United States of America, Plaintiff-appellee, v. Richard Anthony Smith, Defendant-appellant, 914 F.2d 250 (4th Cir. 1990)

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US Court of Appeals for the Fourth Circuit - 914 F.2d 250 (4th Cir. 1990) Submitted July 20, 1990. Decided Sept. 20, 1990

Appeal from the United States District Court for the Southern District of West Virginia, at Huntington. Robert J. Staker, District Judge. (CR-89-177)

Dwight J. Staples, Henderson, Henderson and Staples, Huntington, W.Va., for appellant.

Michael W. Carey, United States Attorney, Paul A. Billups, Assistant United States Attorney, Huntington, W.Va., for appellee.

S.D.W. Va.


Before PHILLIPS, SPROUSE and WILKINSON, Circuit Judges.


Richard Smith pleaded guilty in the United States District Court for the Southern District of West Virginia to possessing a firearm as a convicted felon in violation of 18 U.S.C. § 922(g) (1). He now appeals the trial court's sentencing determination that he did not possess the firearms for sporting or collecting purposes and the court's subsequent refusal to reduce his base offense level under federal sentencing guidelines. We affirm the district court.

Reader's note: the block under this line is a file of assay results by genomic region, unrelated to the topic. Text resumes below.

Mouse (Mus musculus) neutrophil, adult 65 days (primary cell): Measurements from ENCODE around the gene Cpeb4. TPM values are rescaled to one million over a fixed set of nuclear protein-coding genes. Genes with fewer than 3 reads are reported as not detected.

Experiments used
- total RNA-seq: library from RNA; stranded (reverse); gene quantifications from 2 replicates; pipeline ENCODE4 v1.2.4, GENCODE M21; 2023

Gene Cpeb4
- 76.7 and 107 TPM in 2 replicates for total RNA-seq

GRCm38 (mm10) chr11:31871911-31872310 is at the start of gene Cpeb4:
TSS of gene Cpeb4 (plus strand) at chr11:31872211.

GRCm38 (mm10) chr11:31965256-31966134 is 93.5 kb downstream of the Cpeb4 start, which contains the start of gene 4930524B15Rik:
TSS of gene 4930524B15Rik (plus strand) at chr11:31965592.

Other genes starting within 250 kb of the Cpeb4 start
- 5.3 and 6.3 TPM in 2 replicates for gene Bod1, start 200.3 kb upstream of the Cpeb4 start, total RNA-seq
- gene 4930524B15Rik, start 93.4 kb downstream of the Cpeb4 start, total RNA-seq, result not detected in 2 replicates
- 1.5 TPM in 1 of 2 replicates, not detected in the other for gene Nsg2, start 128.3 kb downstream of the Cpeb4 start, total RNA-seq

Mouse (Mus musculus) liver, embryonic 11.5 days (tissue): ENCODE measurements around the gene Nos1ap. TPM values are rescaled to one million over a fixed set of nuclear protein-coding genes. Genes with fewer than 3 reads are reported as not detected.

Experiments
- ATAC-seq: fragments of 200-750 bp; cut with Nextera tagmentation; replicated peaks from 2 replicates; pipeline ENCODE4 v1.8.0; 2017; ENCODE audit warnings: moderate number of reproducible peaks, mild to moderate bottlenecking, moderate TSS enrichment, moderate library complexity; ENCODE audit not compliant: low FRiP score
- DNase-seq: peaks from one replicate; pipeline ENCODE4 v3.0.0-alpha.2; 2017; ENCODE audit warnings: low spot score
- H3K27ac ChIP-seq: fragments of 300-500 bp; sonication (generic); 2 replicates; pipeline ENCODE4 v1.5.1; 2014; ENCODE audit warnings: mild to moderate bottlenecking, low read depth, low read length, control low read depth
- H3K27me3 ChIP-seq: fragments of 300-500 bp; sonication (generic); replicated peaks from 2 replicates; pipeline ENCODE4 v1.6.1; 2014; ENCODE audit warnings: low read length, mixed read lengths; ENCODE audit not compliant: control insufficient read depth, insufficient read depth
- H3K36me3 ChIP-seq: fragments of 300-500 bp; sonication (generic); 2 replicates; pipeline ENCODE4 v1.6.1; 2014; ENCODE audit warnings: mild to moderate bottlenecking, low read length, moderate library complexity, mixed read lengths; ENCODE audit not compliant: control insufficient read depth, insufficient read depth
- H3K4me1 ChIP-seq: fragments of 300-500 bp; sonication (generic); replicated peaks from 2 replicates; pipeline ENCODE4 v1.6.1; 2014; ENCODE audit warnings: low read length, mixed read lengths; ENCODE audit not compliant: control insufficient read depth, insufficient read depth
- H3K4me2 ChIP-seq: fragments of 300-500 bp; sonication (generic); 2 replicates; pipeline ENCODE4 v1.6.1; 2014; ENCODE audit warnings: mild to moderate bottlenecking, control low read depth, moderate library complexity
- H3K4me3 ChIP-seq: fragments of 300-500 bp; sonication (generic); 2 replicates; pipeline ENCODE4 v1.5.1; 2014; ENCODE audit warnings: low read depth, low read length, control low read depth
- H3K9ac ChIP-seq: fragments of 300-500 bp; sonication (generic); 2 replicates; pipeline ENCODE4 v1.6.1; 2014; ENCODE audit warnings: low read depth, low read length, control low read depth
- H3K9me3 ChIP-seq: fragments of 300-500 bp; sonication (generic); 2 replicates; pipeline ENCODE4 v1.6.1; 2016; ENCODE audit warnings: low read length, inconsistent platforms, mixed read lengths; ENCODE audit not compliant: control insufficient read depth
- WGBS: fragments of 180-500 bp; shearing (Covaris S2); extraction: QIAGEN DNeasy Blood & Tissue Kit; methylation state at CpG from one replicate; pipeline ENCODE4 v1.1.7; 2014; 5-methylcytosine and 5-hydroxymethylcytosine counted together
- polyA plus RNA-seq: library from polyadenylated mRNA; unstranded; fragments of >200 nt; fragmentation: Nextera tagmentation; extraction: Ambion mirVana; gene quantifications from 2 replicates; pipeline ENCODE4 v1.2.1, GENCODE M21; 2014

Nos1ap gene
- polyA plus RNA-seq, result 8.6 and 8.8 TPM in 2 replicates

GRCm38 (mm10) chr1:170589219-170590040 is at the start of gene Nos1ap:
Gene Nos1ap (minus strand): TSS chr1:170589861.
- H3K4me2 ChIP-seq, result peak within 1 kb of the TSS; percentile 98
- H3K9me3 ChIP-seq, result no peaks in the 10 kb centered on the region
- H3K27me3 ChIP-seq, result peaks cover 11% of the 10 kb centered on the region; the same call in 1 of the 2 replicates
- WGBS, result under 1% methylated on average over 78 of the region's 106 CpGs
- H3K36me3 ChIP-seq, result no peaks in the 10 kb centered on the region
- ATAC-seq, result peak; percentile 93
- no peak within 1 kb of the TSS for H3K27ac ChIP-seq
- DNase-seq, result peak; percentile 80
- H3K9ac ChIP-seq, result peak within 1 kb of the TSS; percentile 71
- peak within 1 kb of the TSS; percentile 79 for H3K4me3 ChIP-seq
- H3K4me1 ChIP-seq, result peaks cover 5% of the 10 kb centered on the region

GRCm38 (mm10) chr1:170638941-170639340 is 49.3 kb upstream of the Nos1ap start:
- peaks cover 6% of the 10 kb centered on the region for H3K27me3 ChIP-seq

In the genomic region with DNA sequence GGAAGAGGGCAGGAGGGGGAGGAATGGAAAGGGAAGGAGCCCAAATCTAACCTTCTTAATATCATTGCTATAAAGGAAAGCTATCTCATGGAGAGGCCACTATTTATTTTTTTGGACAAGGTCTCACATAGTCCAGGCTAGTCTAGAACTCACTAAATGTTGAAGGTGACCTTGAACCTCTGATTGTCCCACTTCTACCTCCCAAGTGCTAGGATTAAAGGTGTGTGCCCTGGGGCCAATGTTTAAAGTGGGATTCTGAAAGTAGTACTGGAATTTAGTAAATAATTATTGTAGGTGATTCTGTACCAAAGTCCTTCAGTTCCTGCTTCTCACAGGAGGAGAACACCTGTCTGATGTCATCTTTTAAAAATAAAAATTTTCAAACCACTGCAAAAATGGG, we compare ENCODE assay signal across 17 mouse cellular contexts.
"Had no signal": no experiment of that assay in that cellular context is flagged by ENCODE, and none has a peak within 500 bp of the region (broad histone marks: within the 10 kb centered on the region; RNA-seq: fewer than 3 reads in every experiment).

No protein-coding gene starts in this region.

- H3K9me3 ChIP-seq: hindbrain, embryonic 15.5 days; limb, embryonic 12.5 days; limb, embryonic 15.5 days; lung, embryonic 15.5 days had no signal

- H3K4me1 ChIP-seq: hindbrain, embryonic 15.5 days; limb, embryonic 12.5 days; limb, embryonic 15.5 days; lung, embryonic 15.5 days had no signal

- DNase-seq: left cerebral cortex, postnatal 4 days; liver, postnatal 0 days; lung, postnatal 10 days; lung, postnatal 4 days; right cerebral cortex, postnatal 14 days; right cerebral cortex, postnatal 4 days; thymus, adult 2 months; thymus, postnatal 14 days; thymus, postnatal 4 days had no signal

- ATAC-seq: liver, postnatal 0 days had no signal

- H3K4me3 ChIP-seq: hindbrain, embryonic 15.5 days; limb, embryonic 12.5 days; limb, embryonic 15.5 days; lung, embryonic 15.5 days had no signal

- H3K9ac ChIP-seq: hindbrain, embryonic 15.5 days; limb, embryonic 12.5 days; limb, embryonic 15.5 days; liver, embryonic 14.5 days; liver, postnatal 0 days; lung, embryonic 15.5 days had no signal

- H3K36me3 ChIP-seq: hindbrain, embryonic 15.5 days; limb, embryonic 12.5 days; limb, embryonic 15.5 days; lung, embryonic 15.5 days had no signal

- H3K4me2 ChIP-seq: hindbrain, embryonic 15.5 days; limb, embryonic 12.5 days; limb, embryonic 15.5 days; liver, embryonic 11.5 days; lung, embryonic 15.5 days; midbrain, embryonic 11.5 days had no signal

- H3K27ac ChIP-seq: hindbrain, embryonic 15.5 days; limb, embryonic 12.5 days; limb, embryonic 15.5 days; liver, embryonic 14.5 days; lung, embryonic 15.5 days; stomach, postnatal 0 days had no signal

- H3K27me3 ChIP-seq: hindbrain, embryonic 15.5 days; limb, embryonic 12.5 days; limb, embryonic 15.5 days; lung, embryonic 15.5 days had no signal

Under Sec. 2K2.1(b) (1) of the United States Sentencing Commission Guidelines, the court must decrease Smith's offense level by two levels if it finds that he possessed the firearm solely for lawful sporting or collection purposes. The court may consider such relevant circumstances as the number and type of firearms and ammunition, the nature of the defendant's criminal history and the location and details of the possession. U.S.S.G. Sec. 2K2.1, comment. (n. 2).

Richard Smith sold a stolen semi-automatic assault rifle and three handguns with silver-tipped hollow-point ammunition, while advising the purchasing federal agent that at least one of the guns was "hot." He sold the guns for cash and did not complete transfer forms. Even given the evidence offered by Smith that he was a collector and frequently took target practice, it was not clearly erroneous for the court to have found that Smith did not possess the particular guns solely for lawful sporting purposes or collection. See United States v. Stokley, 881 F.2d 114, 116 (4th Cir. 1989).

The judgment of the district court is